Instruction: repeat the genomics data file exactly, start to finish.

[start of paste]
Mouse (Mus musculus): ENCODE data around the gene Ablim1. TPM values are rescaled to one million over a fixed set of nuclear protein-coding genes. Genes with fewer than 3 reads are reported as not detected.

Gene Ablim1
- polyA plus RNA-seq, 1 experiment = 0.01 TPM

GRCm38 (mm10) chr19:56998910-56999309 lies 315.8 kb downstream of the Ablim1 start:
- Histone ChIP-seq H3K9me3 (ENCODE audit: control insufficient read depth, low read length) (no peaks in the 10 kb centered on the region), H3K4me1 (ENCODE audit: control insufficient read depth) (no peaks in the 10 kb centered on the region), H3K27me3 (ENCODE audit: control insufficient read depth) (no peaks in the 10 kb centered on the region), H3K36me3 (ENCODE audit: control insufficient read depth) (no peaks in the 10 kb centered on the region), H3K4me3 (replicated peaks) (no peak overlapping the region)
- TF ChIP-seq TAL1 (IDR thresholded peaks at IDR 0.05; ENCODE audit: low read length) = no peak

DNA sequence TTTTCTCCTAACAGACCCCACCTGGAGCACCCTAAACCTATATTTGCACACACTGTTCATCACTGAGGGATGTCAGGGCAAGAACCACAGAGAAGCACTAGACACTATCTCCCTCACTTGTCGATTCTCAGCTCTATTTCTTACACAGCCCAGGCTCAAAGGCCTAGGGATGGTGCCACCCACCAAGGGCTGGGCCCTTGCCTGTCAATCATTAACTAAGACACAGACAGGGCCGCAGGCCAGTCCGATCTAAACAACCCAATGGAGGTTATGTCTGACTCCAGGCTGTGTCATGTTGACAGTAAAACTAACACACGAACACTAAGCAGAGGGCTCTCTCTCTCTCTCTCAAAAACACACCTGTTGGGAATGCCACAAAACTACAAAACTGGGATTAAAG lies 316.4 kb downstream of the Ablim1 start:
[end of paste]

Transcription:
Mouse (Mus musculus): ENCODE data around the gene Ablim1. TPM values are rescaled to one million over a fixed set of nuclear protein-coding genes. Genes with fewer than 3 reads are reported as not detected.

Gene Ablim1
- polyA plus RNA-seq, 1 experiment = 0.01 TPM

GRCm38 (mm10) chr19:56998910-56999309 lies 315.8 kb downstream of the Ablim1 start:
- Histone ChIP-seq H3K9me3 (ENCODE audit: control insufficient read depth, low read length) (no peaks in the 10 kb centered on the region), H3K4me1 (ENCODE audit: control insufficient read depth) (no peaks in the 10 kb centered on the region), H3K27me3 (ENCODE audit: control insufficient read depth) (no peaks in the 10 kb centered on the region), H3K36me3 (ENCODE audit: control insufficient read depth) (no peaks in the 10 kb centered on the region), H3K4me3 (replicated peaks) (no peak overlapping the region)
- TF ChIP-seq TAL1 (IDR thresholded peaks at IDR 0.05; ENCODE audit: low read length) = no peak

DNA sequence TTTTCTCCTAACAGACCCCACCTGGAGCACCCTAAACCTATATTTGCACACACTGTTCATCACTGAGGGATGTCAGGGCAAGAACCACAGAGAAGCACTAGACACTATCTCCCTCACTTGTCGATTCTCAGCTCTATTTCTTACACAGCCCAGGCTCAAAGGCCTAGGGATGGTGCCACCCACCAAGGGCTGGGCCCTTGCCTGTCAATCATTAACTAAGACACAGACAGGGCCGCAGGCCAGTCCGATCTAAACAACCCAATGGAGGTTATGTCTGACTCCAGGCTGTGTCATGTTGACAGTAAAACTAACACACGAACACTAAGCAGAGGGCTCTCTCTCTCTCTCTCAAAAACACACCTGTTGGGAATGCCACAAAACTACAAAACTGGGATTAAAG lies 316.4 kb downstream of the Ablim1 start: